What’s This Metabolic Syndrome I’ve Been Hearing So Much About?

Andrew Siegel, M.D.    Blog #71

 

The “metabolic syndrome” is a cluster of risk factors that are dangerous to your health.  These include visceral obesity as defined by waist circumference, elevated blood glucose level, high blood pressure, elevated triglycerides, and low HDL cholesterol (the good cholesterol).  Visceral obesity is a collection of fat within the abdomen as opposed to under the skin (subcutaneous fat).

When a patient walks into the office and the first thing observed is a protuberant and bulging belly, a siren goes off screaming “metabolic syndrome, metabolic syndrome, metabolic syndrome.”

If you have at least three of the following five risk factors, you have metabolic syndrome.  Those who have metabolic syndrome often develop cardiovascular disease and/or type-2 diabetes.

 Features of Metabolic Syndrome:

 

  • Elevated waist circumference: men > 40 inches; women > 35 inches
  • Elevated triglycerides: > 150 mg/dL
  • Reduced HDL (“good”) cholesterol: men < 40 mg/dL; women

< 50 mg/dL

  • Elevated blood pressure: > 130/85 mm Hg
  • Elevated fasting glucose (sugar): >100 mg/dL

One of every four Americans has metabolic syndrome. This syndrome is caused by insulin resistance—the body’s inability to properly process nutrients including sugars and fats because the pancreatic hormone insulin no longer works in an efficient manner to get nutrients into our cells.  The root cause of insulin resistance is too much waist and not enough movement.  Essentially, our well-engineered systems are “flooded” by taking in excessive calories.  Our bodies simply were not designed for chronic caloric overload, and the only people who can handle this caloric flooding are endurance athletes who burn the calories, such as Michael Phelps.

Triglycerides are the main fat in food and the bloodstream.  One in three adults have a fasting triglyceride level higher than 150; optimally, triglycerides should be under 100.  Even a non-fasting triglyceride level should not be that high, because no healthy person should ever develop an extremely high level even in response to a fatty meal.  Diets high in sugar are the major underlying cause of elevated triglycerides.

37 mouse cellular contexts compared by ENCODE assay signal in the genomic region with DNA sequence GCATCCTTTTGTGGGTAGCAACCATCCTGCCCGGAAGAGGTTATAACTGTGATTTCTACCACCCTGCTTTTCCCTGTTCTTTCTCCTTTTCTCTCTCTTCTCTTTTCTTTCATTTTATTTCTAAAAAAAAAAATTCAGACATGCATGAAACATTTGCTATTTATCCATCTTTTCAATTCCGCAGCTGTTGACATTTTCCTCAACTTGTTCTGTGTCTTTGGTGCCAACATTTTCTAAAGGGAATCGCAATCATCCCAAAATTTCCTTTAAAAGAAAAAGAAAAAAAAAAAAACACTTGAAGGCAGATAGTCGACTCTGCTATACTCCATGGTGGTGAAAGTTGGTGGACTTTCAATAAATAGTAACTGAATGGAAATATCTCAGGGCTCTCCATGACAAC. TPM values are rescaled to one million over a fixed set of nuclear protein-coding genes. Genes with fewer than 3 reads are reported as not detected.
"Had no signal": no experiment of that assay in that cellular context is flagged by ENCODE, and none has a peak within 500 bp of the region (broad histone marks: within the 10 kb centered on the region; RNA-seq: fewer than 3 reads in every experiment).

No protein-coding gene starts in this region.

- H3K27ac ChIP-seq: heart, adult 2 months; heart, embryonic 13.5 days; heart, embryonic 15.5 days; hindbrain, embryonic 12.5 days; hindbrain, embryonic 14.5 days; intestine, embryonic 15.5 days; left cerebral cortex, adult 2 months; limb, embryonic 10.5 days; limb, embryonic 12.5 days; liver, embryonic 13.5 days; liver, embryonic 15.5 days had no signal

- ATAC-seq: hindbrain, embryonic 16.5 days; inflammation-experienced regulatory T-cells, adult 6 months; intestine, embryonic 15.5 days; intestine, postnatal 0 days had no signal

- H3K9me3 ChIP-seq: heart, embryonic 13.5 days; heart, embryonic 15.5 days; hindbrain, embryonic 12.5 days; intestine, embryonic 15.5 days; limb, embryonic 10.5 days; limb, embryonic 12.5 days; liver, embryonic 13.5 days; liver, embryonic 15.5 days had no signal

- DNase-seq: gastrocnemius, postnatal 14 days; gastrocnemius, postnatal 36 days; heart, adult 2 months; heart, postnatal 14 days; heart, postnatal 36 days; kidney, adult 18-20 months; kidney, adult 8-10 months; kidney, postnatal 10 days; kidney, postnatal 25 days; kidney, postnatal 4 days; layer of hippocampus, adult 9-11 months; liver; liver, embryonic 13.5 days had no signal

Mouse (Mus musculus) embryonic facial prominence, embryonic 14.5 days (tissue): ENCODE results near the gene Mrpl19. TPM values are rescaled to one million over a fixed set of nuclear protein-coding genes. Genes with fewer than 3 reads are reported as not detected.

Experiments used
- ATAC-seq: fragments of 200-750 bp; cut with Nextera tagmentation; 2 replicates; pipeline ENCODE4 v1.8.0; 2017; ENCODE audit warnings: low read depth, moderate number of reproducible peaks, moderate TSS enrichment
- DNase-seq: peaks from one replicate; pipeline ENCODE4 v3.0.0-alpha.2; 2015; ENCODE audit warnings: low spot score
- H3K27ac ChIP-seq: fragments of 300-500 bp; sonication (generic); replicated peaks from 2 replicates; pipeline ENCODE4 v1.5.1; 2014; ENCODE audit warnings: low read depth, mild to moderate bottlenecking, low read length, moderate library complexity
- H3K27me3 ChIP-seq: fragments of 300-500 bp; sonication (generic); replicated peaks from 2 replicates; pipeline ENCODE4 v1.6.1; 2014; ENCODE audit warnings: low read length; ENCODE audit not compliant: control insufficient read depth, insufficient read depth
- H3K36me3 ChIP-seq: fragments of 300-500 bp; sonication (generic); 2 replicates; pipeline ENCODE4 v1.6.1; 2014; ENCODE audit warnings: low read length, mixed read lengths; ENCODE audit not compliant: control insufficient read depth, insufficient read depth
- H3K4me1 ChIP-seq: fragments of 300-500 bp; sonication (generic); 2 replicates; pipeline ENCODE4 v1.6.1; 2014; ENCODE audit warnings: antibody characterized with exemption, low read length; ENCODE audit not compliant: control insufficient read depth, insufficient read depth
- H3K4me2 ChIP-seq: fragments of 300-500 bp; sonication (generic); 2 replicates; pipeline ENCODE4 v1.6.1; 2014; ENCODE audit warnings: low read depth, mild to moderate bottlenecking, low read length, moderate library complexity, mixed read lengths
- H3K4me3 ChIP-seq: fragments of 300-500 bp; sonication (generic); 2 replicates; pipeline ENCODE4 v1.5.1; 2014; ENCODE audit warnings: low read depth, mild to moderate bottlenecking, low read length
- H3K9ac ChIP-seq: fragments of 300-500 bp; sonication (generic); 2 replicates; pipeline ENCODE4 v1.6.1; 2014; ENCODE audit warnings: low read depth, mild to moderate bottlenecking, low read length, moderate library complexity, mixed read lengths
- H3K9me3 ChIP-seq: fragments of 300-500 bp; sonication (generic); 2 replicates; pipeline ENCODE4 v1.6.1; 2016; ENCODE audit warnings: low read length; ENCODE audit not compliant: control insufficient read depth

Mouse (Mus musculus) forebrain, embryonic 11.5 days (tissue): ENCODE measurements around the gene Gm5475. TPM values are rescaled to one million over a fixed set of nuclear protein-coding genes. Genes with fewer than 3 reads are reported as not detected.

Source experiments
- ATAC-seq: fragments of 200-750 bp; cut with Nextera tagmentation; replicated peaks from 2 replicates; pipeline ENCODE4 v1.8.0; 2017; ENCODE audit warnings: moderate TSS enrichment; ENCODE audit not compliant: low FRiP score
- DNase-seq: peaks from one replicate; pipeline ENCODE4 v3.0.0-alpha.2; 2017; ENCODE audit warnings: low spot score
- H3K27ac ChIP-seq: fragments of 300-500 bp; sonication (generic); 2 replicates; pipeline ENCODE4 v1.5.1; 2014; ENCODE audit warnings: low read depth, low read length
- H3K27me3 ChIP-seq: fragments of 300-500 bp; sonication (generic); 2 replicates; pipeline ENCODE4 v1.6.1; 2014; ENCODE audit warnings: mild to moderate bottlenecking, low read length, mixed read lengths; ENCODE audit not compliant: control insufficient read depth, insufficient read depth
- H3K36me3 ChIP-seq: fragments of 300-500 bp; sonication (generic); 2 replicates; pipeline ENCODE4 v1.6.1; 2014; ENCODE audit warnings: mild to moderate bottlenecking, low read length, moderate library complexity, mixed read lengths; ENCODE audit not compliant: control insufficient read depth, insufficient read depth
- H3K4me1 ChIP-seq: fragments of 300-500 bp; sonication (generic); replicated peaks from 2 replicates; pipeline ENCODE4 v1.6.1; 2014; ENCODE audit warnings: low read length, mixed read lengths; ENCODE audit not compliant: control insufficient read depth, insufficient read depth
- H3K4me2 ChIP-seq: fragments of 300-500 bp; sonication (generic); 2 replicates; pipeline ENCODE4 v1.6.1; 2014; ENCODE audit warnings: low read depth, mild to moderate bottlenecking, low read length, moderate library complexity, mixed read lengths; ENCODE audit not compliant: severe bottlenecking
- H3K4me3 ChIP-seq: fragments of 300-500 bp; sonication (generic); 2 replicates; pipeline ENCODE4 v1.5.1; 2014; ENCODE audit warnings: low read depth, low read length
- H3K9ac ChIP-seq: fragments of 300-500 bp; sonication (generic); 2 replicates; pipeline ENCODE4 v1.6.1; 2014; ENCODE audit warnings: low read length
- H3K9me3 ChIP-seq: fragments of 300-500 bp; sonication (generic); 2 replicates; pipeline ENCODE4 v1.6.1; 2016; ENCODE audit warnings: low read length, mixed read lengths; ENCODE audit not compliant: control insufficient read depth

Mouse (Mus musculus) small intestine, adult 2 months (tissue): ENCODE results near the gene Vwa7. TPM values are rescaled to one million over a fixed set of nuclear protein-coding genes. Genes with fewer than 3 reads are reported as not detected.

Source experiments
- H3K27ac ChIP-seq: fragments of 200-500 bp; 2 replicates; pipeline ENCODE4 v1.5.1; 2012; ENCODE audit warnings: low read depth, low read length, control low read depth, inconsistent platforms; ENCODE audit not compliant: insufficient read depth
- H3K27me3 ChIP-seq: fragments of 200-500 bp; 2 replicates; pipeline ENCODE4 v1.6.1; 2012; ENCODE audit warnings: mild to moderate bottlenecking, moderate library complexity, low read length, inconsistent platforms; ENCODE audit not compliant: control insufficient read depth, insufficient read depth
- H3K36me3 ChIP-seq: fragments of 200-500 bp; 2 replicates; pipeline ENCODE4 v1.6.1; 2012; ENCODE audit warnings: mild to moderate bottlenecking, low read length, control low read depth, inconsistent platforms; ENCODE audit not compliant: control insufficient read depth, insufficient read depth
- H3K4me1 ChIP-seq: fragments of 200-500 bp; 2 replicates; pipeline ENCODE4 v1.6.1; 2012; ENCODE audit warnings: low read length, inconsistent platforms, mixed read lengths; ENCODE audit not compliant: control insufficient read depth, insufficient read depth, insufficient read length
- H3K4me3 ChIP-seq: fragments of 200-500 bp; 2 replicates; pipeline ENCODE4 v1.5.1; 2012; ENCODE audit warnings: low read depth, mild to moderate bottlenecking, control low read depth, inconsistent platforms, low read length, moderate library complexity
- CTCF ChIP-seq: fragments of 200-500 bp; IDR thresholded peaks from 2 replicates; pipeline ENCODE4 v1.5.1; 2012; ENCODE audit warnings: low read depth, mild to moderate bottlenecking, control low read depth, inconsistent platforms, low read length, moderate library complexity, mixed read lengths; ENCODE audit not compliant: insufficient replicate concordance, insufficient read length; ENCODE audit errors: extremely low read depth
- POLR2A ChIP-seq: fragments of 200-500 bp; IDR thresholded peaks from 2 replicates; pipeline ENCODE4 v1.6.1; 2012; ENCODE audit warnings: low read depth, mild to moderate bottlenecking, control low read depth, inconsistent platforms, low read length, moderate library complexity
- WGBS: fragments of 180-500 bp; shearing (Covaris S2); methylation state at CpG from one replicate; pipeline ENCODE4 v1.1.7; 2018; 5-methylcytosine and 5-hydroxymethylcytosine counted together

The good news is that lifestyle modification has a very positive impact on triglyceride level—it is very possible for triglycerides to decline as much as 30% based upon a diet with less calories, sugar, saturated fat and alcohol.  EPA (eicosapentaenoic acid) and DHA (docosahexaenoic acid) are marine-derived omega fats that are capable of lowering triglycerides.  Fish contain these two omega-3 fats because they consume algae that are rich in them.   Exercise is an equally important component of lowering triglycerides, since it activates lipoprotein lipase, which breaks down triglycerides.

Ways To Avoid Metabolic Syndrome:

  • Lose excess weight to improve each of the five features of metabolic syndrome
  • Eat a diet with abundant fruit, vegetables, and fiber
  • Minimize saturated fats and refined carbohydrates
  • Minimize sugar: the American Heart Association recommends a maximum of 6 teaspoons daily for women and 9 for men, including the sugar in processed foods
  • Eat fatty fish high in EPA and DHA including salmon, herring, sardines, halibut and trout; if you don’t eat fish, take fish oil capsules
  • Exercise will facilitate weight loss and will improve every feature of metabolic syndrome

Andrew Siegel, M.D.

Author of Promiscuous Eating: Understanding and Ending Our Self-Destructive Relationship with Food

www.PromiscuousEating.com

Now available on Amazon Kindle

 

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